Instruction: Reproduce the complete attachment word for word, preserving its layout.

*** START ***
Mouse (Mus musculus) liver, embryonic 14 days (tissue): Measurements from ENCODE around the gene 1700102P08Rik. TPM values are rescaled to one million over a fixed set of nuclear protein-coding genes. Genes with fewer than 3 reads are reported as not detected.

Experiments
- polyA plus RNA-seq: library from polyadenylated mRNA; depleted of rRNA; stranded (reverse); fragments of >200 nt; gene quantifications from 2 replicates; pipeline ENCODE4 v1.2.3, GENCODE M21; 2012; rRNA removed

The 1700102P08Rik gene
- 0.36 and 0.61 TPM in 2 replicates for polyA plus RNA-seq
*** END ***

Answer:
Mouse (Mus musculus) liver, embryonic 14 days (tissue): Measurements from ENCODE around the gene 1700102P08Rik. TPM values are rescaled to one million over a fixed set of nuclear protein-coding genes. Genes with fewer than 3 reads are reported as not detected.

Experiments
- polyA plus RNA-seq: library from polyadenylated mRNA; depleted of rRNA; stranded (reverse); fragments of >200 nt; gene quantifications from 2 replicates; pipeline ENCODE4 v1.2.3, GENCODE M21; 2012; rRNA removed

The 1700102P08Rik gene
- 0.36 and 0.61 TPM in 2 replicates for polyA plus RNA-seq